The path to the finish: pavé with good intentions
By Kevin Corcoran | Apr 26, 2014
Race name: Hillsboro-Roubaix Cat5
Race date: Saturday, Apr 26, 2014
I like to think that xXx has a group of strong riders in the Cat 5's, which has made it all the more frustrating that none of us has seen the podium so far this year. With mandatory upgrades to the 4's looming on the horizon for many, the 29-mile road race of Hillsboro-Roubaix presented a good opportunity for one of us to take a top three before moving on to race in a more seasoned field.
Coming into the race, there were three factors that inspired confidence that this would be our race: 1) with 5 of us making the trip, we fielded the biggest team in the race; 2) we had the collective wisdom of many teammates who'd raced Hillsboro before, and WE ACTUALLY TALKED TO THEM ABOUT IT; 3) personally, I was feeling well-rested and ready to go to work.
With respect to point #2, I need to thank Adam Herndon, who answered a bunch of questions on the forum. I also want to give a shout-out to Tracy Dangott and Erik Didriksen, who over Reubens at the No-Lycra Lunch the day before the race dished out some sage advice as well. Their collective wisdom:
1) The first race of the day is for staging. Be up front.
2) Stay near the front. The roads are narrow and the field is big, leaving little room for forward movement.
3) Don't go for it on the final hill. You're more likely to blow up than to drop anyone.
4) The brick section, though relatively short, is rough and will beat the crap out of your legs.
Armed with this knowledge, Tom Perotti, Jin Choi, Felix Rosen, and I got to staging early and lined up with our front wheels on the line. Jin, Tom, and I pulled the field for the first 8 miles of the race. This may seem like a lot of work, but it served a purpose: set a manageable tempo at the start, avoid any mid-pack mayhem (I heard later there was a crash on the first corner...), and be one of the first through the hairpin left at mile 8. Not surprisingly, the other 60+ riders were content to let me sit up front and set a pace that knew I could keep up all day, and the peloton quickly settled into the race. Coming out of the turn at mile 8, I was able to slide back to 4th-5th wheel, settle in, and take a welcome break.
Tom and Jin had pre-driven the course that morning and had decided on a good spot to make a move. Just past 14 miles, Tom pulled back up to the front with me and we conspired to ramp up the pace around the next corner. We made a right turn into the wind and cranked it up, stringing out the pack and dropping even more riders. Riders from other teams began to take up the mantle as well to keep the pressure on. Out of nowhere, Jin made a furious move around the left, catching everyone by surprise, quickly opening a sizable gap and inciting panic in the field. Tom and I tried to put the brakes on the peloton, but the others weren't having it. The one rider that had managed to go with Jin flamed out, and the now surging peloton caught them up.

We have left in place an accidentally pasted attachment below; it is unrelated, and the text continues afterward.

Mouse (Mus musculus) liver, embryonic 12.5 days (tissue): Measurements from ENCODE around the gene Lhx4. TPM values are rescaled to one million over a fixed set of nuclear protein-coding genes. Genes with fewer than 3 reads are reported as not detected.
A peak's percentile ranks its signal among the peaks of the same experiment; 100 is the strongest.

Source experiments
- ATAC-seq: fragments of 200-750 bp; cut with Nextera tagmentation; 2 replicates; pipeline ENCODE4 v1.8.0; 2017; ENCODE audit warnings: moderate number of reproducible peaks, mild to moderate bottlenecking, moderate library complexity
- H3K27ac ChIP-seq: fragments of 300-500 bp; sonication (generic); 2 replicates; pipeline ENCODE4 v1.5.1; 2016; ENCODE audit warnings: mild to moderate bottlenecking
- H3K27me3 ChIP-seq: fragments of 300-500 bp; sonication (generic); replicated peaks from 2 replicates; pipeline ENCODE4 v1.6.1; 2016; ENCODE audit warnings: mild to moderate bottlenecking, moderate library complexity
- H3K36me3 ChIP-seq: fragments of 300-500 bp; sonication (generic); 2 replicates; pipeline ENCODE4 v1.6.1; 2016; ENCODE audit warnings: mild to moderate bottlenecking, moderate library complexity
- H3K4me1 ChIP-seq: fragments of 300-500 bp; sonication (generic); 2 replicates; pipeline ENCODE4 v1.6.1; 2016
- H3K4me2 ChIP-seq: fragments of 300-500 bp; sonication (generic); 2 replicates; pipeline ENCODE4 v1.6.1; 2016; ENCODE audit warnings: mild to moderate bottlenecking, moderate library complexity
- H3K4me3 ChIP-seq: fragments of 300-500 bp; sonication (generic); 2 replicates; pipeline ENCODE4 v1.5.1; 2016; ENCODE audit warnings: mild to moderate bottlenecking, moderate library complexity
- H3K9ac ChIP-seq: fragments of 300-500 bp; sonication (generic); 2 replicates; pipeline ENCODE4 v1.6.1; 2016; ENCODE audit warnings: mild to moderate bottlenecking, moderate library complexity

After the rush to chase down Jin's break, I found myself sitting around 15th with 8 miles to go. We turned onto the one wide, well-paved road in Montgomery County, and it was off to the races. A small gap opened in front of me, and when I turned around to see who was there to help me bridge back up, there was only one rider behind me. We had shed 75% of the field. The bad news was that I'd be bridging the gap on my own. I lit another match, threw up in my mouth a little bit (not kidding), and made it back to the pack before the climb into town. A crosswind had us strung out in an echelon across nearly the entire road (yellow line rule be damned), making any more forward movement impossible. We hit the hill hard, but I maintained my pace, insistent on leaving something in my legs for the finish. Back down the hill, onto the bricks, and my legs were starting to feel the effects of having spent so much time in front. I managed to pass a few more riders on the way home, could not match the sprint of the rider who'd been sitting on my wheel, and crossed the line...unhappy that I missed the podium, but still satisfied at having made a plan, kept to it, and finished in the top 20.
It was only later when Tom, Jin, and I were recapping the race that Felix let me know I'd taken 10th. Given the size of the field and the work it took to get there, that was by far my best finish yet. And with the way we worked together as a team, both in preparation for and during the race, I'm confident one of us will be standing on that podium in the next few weeks.